Presentation on theme: "WASH Cluster – Water in Emergencies W W2 1 Water in Emergencies Session 2 Water Needs."— Presentation transcript:
WASH Cluster – Water in Emergencies W W2 1 Water in Emergencies Session 2 Water Needs
WASH Cluster – Water in Emergencies W W2 2 Water needs Water quantity Water quality International Sphere minimum standards Water needs of different users
WASH Cluster – Water in Emergencies W W2 3 Water quality or quantity… Which is more important in emergencies?
WASH Cluster – Water in Emergencies W W2 4 Minimum Standards The Sphere Project (2004) Humanitarian Charter and Minimum Standards in Disaster Response
WASH Cluster – Water in Emergencies W W2 5 Water Quantity SPHERE Standard: All people have safe and equitable access to a sufficient quantity of water for drinking, cooking and personal and domestic hygiene. Public water points are sufficiently close to households to enable use of the minimum water requirements.
WASH Cluster – Water in Emergencies W W2 6 Water Quantity Sphere - key indicators: –Average water use for drinking, cooking, personal hygiene in any household is at least 15 litres per person / day –Maximum distance from any household to the nearest water point is 500m –Queuing time no more than 15 minutes –No more than 3 minutes to fill a 20 litre container –Water available on a consistent or on a regular basis
WASH Cluster – Water in Emergencies W W2 7 Water Quantity Survival needs: water intake (drinking and food) 2.5-3 litres per day Depends on: climate and individual physiology Basic hygiene practices 2-6 litres per dayDepends on: social and cultural norms Basic cooking needs 3-6 litres per dayDepends on: food type, social as well as cultural norms Total basic water needs 7.5-15 litres per day Av use = 15 l.p.d Sphere 2004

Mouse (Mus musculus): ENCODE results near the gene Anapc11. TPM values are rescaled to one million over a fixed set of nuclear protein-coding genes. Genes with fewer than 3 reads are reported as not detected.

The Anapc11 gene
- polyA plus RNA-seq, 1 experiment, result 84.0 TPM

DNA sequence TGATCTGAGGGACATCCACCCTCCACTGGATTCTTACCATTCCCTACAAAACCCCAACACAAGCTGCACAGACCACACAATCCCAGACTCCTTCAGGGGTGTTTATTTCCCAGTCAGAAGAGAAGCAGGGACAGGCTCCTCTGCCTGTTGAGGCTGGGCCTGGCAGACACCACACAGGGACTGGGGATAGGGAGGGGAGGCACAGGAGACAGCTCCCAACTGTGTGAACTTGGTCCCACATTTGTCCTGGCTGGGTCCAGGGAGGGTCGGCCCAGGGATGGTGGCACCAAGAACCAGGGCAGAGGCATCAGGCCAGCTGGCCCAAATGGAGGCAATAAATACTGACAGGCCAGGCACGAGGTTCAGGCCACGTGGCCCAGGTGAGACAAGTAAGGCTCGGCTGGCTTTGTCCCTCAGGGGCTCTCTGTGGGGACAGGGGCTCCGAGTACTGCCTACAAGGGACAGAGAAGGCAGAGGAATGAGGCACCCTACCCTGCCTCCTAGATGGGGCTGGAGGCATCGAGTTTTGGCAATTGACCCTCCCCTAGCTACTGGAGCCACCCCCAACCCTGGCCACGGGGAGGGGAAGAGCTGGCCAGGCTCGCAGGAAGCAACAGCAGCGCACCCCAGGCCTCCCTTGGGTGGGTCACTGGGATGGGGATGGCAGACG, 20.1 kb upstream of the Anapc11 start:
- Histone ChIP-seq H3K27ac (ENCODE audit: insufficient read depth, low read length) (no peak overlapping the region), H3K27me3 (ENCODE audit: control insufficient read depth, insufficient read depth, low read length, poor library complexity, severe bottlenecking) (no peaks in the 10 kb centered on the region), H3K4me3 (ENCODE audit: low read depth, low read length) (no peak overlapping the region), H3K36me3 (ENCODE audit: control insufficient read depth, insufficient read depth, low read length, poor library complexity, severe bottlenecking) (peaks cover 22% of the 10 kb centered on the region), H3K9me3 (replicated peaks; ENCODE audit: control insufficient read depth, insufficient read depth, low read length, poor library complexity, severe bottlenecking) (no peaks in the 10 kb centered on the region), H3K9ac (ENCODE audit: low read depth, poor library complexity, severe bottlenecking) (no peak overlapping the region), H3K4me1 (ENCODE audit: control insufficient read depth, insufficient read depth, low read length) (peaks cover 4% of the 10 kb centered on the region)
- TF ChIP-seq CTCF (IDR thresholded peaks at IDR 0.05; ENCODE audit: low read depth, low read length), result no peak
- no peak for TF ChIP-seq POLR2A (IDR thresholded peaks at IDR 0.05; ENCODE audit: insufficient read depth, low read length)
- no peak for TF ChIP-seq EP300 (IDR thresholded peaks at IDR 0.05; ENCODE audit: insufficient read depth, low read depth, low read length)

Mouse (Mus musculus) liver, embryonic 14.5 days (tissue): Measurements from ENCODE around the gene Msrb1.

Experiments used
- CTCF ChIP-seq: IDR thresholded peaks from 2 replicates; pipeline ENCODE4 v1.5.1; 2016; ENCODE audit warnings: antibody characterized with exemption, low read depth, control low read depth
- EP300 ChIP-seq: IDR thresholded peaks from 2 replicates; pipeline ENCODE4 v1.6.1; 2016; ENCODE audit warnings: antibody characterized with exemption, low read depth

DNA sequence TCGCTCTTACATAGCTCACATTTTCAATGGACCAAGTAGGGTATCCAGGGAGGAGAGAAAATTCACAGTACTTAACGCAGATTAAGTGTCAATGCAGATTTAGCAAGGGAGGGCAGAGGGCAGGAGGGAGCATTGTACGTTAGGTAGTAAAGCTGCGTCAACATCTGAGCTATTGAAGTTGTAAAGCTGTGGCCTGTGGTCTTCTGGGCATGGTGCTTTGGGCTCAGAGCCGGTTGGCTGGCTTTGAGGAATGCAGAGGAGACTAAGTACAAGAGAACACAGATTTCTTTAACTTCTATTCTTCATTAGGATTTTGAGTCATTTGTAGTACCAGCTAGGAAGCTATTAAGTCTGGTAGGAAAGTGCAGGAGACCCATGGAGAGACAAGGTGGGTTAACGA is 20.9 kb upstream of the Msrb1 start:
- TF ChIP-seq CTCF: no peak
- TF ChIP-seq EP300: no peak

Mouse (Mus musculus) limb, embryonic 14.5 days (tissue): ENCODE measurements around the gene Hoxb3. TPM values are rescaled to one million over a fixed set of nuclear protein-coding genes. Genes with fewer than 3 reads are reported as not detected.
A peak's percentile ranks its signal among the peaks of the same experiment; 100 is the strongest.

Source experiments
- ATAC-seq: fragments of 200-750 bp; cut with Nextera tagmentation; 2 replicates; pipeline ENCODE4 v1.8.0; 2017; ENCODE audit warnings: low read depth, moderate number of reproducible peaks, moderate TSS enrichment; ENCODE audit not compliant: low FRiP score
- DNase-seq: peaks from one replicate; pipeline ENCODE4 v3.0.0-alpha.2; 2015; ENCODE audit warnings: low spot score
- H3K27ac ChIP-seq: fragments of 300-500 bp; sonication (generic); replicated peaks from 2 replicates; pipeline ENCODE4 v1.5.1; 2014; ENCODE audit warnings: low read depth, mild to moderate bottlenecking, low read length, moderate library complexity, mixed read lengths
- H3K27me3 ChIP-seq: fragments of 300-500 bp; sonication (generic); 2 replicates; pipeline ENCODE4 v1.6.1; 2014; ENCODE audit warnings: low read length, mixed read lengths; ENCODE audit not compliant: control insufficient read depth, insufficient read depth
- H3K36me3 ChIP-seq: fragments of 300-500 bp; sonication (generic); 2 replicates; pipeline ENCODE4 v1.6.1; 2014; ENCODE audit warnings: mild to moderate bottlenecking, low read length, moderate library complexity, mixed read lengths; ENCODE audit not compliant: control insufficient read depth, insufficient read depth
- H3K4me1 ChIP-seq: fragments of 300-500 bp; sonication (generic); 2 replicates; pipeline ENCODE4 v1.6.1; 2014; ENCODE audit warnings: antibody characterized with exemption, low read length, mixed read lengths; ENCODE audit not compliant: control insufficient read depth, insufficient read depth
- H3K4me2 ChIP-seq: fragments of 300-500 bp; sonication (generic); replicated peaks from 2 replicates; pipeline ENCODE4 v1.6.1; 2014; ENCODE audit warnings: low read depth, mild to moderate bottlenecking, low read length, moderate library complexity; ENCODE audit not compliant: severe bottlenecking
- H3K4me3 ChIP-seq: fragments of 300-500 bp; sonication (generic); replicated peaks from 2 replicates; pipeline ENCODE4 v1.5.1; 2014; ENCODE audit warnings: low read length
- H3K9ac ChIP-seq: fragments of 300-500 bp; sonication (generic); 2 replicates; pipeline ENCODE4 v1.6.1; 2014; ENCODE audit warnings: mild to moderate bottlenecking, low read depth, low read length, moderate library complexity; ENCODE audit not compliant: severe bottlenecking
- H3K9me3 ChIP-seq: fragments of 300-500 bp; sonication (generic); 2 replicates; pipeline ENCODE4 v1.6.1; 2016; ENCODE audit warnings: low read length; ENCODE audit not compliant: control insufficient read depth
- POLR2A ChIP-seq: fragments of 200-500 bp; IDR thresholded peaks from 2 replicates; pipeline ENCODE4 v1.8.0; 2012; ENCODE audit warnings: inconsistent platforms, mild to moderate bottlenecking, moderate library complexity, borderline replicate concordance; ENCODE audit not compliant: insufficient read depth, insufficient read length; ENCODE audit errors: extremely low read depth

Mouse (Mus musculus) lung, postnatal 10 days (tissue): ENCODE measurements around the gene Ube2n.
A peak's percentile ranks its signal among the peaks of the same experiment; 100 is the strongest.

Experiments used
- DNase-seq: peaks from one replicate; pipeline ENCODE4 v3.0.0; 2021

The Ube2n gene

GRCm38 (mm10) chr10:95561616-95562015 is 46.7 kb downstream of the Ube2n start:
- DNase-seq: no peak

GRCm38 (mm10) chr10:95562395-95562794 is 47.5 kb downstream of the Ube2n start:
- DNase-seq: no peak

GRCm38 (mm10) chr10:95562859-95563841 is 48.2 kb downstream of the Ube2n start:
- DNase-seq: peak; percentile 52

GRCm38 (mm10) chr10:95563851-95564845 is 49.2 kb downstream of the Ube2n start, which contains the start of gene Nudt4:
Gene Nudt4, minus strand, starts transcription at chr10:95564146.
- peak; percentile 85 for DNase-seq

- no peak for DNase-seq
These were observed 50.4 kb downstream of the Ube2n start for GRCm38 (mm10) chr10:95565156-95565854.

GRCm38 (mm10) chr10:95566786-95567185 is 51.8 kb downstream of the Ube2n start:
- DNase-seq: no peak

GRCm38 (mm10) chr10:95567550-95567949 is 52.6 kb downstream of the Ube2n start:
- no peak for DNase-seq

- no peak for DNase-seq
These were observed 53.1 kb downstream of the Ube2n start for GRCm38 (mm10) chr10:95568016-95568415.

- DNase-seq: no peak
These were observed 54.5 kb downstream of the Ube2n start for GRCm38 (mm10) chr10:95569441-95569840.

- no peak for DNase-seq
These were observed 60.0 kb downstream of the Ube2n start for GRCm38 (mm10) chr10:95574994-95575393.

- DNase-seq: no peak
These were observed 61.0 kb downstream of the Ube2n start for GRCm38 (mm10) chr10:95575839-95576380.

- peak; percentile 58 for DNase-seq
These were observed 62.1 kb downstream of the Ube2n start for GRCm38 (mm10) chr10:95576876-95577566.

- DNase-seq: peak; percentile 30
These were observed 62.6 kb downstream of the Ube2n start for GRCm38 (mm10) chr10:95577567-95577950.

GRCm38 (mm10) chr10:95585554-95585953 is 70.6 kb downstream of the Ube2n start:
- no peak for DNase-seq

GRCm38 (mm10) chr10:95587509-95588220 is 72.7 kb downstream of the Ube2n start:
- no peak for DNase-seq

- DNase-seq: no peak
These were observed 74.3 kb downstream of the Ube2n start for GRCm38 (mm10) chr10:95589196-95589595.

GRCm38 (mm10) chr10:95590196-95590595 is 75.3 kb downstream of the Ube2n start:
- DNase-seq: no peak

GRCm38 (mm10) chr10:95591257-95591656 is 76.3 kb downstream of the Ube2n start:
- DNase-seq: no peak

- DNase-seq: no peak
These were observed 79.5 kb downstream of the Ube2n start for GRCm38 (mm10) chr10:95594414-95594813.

WASH Cluster – Water in Emergencies W W2 8 Other Water Needs Laundry: 4-6 lpd Schools: 3 litres per student for drinking & hand-washing (toilets need additional water) Public toilets: 1-2 litres / user / day for hand-washing & 2-8 litres / cubicle / day for cleaning Health centres: 5 litres per out-patient; 40-60 litres per in-patient Hospital with laundry facilities: 220-300 litres per bed Cholera Treatment Centres: 60 litres / patient / day & 15 litres / carer / day Feeding centres: 20-30 litres per patient (+15 l / caretaker) Cattle, horses, mules: 20-30 litres per head [also different times in- between watering] Small animals: 5 litres / small animal / day WHO, Technical Note No 9, Sphere & other sources
WASH Cluster – Water in Emergencies W W2 9 How Many Containers? Question - What could be the potential impacts for a family of having too few containers? Northern Kenya S House / AAH-US Northern Uganda S House / MSF-OCBA
WASH Cluster – Water in Emergencies W W2 10 Which Types of Containers? Questions: What are the locally preferred containers? How will they be transported over a distance? Tajikistan S House / OXFAM-GB Ethiopia S House / WEDC
WASH Cluster – Water in Emergencies W W2 11 Calculating Container Needs a) How many water containers are needed for a family of 8 – for carrying and storing water? b) What other kinds of water vessels may be needed? Pakistan S House / OXFAM-GB OXFAM Buckets: Durable Stackable for transportation Covered Easy to clean Tap for drawing water
WASH Cluster – Water in Emergencies W W2 12 Liberia S House / ACF Pakistan S House / OXFAM-GB
WASH Cluster – Water in Emergencies W W2 13 Meeting whose needs…? Exercise - What lessons do these case studies provide for the provision of water in emergencies?
WASH Cluster – Water in Emergencies W W2 14 Water Accessibility Not everyone can access facilities as easily as others Locations of facilities must not make people more vulnerable - women, people of minority ethnic groups, children Very important - involve women & vulnerable groups in discussions over the location and design of facilities WEDC